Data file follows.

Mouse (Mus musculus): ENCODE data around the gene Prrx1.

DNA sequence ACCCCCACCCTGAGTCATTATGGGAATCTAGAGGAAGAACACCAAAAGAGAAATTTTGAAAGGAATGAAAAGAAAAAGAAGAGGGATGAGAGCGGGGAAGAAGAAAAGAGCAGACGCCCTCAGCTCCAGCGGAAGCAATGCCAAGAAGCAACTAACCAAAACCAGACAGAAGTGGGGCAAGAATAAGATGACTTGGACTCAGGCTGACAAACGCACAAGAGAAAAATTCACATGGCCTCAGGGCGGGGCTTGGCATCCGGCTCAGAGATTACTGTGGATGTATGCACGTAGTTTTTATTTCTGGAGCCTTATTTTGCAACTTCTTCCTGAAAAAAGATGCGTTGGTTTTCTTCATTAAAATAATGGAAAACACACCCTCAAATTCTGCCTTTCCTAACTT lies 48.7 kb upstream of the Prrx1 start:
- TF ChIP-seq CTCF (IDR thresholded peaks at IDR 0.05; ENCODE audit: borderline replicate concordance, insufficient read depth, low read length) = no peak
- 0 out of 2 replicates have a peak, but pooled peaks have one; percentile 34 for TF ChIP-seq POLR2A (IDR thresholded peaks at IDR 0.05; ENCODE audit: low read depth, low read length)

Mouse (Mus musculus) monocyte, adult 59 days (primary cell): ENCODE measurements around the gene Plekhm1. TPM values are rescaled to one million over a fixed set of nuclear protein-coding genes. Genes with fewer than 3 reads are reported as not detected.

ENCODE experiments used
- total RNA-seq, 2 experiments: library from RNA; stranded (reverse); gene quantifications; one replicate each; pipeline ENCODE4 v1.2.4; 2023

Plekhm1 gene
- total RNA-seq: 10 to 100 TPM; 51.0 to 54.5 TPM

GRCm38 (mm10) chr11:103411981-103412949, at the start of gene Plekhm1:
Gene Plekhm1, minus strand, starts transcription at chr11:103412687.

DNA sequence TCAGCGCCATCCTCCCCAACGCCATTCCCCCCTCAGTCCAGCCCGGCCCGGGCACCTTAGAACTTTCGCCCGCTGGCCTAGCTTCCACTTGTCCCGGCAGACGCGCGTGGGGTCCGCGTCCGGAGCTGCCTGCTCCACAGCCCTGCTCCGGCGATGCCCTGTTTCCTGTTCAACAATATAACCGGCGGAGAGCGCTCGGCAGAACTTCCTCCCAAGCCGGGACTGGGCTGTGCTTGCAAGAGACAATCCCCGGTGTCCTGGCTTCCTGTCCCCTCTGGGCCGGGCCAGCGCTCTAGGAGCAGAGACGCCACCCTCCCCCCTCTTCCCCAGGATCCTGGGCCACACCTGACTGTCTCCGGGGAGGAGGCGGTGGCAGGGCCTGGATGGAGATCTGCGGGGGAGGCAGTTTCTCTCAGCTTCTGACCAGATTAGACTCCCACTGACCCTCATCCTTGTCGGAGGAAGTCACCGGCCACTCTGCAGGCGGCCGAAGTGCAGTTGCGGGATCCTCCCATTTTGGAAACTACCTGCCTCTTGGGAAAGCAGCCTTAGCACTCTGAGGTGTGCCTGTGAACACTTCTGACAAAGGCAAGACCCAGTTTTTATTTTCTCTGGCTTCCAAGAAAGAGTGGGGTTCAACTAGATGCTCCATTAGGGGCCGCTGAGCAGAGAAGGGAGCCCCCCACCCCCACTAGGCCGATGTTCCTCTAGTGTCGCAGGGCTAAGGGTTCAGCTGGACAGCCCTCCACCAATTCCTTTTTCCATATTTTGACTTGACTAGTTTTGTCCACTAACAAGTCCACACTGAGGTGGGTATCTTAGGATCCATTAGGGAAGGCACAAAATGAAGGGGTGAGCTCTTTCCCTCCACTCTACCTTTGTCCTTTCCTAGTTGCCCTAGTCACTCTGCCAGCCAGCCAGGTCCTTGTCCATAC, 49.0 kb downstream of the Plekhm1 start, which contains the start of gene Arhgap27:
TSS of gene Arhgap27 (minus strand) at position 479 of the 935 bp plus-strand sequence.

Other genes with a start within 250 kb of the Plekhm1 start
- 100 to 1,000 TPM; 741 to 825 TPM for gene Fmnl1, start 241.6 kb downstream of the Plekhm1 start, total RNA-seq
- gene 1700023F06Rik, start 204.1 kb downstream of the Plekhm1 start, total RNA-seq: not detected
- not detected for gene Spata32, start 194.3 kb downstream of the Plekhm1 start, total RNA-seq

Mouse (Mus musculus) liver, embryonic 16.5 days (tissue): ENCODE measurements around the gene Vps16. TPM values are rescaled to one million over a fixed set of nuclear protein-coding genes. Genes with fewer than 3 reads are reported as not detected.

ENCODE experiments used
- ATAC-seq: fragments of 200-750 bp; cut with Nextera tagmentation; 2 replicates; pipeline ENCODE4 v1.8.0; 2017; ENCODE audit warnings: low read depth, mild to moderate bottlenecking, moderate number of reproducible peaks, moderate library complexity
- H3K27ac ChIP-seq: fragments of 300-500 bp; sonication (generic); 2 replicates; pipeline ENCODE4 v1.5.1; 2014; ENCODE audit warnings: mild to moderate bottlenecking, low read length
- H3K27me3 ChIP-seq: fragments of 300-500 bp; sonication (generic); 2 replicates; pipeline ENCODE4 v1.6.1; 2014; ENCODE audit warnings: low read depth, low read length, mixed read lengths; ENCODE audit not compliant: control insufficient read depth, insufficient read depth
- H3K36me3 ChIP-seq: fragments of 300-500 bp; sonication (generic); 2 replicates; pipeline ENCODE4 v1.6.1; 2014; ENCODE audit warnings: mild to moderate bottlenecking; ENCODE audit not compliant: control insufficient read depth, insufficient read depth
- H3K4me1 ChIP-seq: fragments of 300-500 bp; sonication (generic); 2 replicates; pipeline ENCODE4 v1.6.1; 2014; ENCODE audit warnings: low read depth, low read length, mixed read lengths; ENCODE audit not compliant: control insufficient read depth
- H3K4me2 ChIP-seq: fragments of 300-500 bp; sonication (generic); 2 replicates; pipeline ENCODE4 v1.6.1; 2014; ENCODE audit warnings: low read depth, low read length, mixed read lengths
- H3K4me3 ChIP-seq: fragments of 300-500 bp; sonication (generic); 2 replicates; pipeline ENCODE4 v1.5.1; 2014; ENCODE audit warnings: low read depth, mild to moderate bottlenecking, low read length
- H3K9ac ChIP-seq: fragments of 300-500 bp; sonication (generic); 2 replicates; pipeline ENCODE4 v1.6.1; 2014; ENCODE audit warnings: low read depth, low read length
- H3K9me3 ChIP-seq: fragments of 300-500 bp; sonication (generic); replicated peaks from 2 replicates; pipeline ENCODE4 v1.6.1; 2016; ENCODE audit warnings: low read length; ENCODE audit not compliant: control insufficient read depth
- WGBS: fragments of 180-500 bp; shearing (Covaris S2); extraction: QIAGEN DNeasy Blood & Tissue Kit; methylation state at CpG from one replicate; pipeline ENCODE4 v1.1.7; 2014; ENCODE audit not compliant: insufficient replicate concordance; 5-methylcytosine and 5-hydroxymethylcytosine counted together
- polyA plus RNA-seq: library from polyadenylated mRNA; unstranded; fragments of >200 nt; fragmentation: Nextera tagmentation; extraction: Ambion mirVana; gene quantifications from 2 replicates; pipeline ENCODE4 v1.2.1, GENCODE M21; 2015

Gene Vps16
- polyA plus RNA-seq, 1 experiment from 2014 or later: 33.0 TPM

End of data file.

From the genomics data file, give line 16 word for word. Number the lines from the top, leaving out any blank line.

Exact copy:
- gene 1700023F06Rik, start 204.1 kb downstream of the Plekhm1 start, total RNA-seq: not detected